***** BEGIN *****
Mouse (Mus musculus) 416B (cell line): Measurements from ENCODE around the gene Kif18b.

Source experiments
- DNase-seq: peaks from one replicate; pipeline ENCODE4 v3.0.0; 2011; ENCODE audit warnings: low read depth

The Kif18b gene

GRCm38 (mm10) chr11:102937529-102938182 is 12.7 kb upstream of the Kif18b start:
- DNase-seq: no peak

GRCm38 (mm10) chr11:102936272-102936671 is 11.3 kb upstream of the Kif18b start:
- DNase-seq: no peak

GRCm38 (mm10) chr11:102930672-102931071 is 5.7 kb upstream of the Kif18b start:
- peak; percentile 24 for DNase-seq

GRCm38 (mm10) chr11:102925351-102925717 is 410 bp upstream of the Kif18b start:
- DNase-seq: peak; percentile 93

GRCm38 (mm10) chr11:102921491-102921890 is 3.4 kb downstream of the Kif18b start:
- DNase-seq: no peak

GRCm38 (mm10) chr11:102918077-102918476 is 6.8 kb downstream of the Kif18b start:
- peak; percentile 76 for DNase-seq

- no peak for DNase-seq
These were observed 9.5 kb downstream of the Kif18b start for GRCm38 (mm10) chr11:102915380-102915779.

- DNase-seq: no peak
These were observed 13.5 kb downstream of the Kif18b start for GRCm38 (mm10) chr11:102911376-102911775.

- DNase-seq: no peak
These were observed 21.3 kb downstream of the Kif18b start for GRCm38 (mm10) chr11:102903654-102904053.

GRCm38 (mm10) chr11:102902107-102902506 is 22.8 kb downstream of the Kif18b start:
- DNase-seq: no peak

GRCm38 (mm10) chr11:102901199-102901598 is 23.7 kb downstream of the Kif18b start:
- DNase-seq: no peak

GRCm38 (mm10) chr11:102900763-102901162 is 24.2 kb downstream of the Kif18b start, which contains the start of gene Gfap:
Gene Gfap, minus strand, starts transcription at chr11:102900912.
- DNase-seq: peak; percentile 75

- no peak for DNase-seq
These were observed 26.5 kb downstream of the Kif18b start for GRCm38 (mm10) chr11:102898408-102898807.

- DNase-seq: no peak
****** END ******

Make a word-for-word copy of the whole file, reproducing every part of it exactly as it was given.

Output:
Mouse (Mus musculus) 416B (cell line): Measurements from ENCODE around the gene Kif18b.

Source experiments
- DNase-seq: peaks from one replicate; pipeline ENCODE4 v3.0.0; 2011; ENCODE audit warnings: low read depth

The Kif18b gene

GRCm38 (mm10) chr11:102937529-102938182 is 12.7 kb upstream of the Kif18b start:
- DNase-seq: no peak

GRCm38 (mm10) chr11:102936272-102936671 is 11.3 kb upstream of the Kif18b start:
- DNase-seq: no peak

GRCm38 (mm10) chr11:102930672-102931071 is 5.7 kb upstream of the Kif18b start:
- peak; percentile 24 for DNase-seq

GRCm38 (mm10) chr11:102925351-102925717 is 410 bp upstream of the Kif18b start:
- DNase-seq: peak; percentile 93

GRCm38 (mm10) chr11:102921491-102921890 is 3.4 kb downstream of the Kif18b start:
- DNase-seq: no peak

GRCm38 (mm10) chr11:102918077-102918476 is 6.8 kb downstream of the Kif18b start:
- peak; percentile 76 for DNase-seq

- no peak for DNase-seq
These were observed 9.5 kb downstream of the Kif18b start for GRCm38 (mm10) chr11:102915380-102915779.

- DNase-seq: no peak
These were observed 13.5 kb downstream of the Kif18b start for GRCm38 (mm10) chr11:102911376-102911775.

- DNase-seq: no peak
These were observed 21.3 kb downstream of the Kif18b start for GRCm38 (mm10) chr11:102903654-102904053.

GRCm38 (mm10) chr11:102902107-102902506 is 22.8 kb downstream of the Kif18b start:
- DNase-seq: no peak

GRCm38 (mm10) chr11:102901199-102901598 is 23.7 kb downstream of the Kif18b start:
- DNase-seq: no peak

GRCm38 (mm10) chr11:102900763-102901162 is 24.2 kb downstream of the Kif18b start, which contains the start of gene Gfap:
Gene Gfap, minus strand, starts transcription at chr11:102900912.
- DNase-seq: peak; percentile 75

- no peak for DNase-seq
These were observed 26.5 kb downstream of the Kif18b start for GRCm38 (mm10) chr11:102898408-102898807.

- DNase-seq: no peak